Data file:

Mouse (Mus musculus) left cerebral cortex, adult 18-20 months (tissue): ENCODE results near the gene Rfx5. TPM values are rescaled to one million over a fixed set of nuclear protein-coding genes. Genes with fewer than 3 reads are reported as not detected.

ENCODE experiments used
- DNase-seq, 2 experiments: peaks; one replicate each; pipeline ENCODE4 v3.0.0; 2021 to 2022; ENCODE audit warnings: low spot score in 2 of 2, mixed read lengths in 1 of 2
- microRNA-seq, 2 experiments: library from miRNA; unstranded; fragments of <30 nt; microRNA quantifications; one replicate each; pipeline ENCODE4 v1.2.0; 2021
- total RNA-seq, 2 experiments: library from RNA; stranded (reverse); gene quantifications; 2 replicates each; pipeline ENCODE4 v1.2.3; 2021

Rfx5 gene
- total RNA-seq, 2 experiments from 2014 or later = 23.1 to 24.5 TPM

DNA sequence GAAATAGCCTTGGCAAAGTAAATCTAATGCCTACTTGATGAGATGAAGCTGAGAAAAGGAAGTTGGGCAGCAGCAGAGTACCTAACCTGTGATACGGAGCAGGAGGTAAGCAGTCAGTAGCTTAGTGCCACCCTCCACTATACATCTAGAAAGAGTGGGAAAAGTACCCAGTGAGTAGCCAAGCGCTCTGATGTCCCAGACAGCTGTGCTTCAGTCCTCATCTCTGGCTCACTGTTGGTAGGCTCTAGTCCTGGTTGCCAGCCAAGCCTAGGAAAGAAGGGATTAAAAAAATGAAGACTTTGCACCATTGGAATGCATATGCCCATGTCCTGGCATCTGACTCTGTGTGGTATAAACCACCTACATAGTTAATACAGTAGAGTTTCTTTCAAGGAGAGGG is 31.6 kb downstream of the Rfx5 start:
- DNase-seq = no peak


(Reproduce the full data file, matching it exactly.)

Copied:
Mouse (Mus musculus) left cerebral cortex, adult 18-20 months (tissue): ENCODE results near the gene Rfx5. TPM values are rescaled to one million over a fixed set of nuclear protein-coding genes. Genes with fewer than 3 reads are reported as not detected.

ENCODE experiments used
- DNase-seq, 2 experiments: peaks; one replicate each; pipeline ENCODE4 v3.0.0; 2021 to 2022; ENCODE audit warnings: low spot score in 2 of 2, mixed read lengths in 1 of 2
- microRNA-seq, 2 experiments: library from miRNA; unstranded; fragments of <30 nt; microRNA quantifications; one replicate each; pipeline ENCODE4 v1.2.0; 2021
- total RNA-seq, 2 experiments: library from RNA; stranded (reverse); gene quantifications; 2 replicates each; pipeline ENCODE4 v1.2.3; 2021

Rfx5 gene
- total RNA-seq, 2 experiments from 2014 or later = 23.1 to 24.5 TPM

DNA sequence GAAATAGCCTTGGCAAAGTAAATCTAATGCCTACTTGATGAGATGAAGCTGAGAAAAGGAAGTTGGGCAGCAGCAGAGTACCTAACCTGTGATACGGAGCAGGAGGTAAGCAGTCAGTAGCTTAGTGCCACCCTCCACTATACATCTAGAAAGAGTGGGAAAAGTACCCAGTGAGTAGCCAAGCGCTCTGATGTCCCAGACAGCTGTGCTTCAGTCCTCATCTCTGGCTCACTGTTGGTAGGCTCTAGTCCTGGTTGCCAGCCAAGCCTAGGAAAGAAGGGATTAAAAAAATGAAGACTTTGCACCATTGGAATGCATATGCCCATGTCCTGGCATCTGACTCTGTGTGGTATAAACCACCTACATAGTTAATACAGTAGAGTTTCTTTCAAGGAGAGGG is 31.6 kb downstream of the Rfx5 start:
- DNase-seq = no peak